For the first time since 1987, New York is proposing substantial reforms to its corporate tax structure. In 1987 the impetus for change was external: The passage of major tax reform at the federal level in 1986 increased the tax base, which required attention at the state level. The impetus this time around is more internal: Tax policy experts in state government want to simplify and modernize New York’s confusing and antiquated corporate tax system, enhanced by a desire to remove or amend provisions in the scheme that are widely considered to impede economic growth in the Empire State. The reform proposals have been in the works for several years, but conditions were not considered ripe for a wholesale change. Now, the view is that reform is both a tax policy priority and an economic imperative.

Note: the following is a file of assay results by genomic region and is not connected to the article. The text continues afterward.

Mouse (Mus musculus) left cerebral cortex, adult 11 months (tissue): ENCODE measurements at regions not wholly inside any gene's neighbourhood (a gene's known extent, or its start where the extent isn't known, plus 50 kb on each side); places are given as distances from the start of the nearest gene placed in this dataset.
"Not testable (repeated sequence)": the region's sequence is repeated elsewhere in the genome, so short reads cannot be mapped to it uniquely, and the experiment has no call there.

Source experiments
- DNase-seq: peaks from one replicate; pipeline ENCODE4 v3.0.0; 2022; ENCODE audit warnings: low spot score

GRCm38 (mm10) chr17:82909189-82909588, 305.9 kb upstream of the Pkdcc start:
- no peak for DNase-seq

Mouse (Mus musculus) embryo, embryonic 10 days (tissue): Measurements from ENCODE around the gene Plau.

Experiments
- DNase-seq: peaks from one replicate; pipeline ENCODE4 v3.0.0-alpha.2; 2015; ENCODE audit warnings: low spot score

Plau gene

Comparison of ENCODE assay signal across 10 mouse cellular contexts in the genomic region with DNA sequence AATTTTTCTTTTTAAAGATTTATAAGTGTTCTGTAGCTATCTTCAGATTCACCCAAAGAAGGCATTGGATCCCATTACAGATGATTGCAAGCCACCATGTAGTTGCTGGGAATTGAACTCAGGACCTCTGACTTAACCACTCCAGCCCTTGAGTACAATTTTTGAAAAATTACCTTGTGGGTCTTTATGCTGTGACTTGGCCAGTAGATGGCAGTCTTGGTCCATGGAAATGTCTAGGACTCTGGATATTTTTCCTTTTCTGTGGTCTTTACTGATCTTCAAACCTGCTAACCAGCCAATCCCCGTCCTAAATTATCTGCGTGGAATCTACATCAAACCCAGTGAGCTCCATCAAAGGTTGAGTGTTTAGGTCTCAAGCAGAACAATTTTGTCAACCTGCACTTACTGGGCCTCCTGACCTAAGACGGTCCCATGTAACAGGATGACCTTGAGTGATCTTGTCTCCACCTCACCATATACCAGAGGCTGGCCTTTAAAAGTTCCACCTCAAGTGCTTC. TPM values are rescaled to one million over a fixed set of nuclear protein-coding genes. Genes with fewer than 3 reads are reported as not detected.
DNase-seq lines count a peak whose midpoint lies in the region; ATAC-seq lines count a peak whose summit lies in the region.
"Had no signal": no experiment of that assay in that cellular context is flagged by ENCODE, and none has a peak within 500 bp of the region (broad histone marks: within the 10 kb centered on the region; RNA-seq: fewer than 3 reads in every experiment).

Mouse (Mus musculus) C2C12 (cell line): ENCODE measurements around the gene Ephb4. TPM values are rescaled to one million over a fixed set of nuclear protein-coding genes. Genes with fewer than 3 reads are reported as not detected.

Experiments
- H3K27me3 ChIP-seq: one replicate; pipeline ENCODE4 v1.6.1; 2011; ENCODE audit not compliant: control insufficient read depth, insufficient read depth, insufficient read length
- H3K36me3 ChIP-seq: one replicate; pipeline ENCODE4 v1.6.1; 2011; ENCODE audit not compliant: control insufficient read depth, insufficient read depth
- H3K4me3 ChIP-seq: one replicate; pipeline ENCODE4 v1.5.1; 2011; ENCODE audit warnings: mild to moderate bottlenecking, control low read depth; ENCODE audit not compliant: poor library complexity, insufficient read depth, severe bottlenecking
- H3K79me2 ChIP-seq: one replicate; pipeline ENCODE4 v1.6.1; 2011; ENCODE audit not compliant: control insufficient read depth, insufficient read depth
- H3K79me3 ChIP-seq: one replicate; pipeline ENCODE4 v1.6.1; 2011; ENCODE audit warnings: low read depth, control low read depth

For the most part, businesses and practitioners have welcomed the corporate tax proposals in Democratic Gov. Andrew Cuomo’s executive budget for fiscal 2014-2015, which range from repeal of the bank tax to new apportionment rules. The corporate tax reform spans more than 320 pages of the revenue budget bill (S 6359, A 8559), which the governor submitted to the New York State Legislature on January 21 for consideration. Many of the provisions emerged from the reports of the two commissions put together by Cuomo last year: the New York State Tax Reform and Fairness Commission and the New York State Tax Relief Commission. (That’s how we roll in New York— relief and reform. Why form one commission when two can be just as fun?)
Originally Published in State Tax Notes - March 3, 2014.
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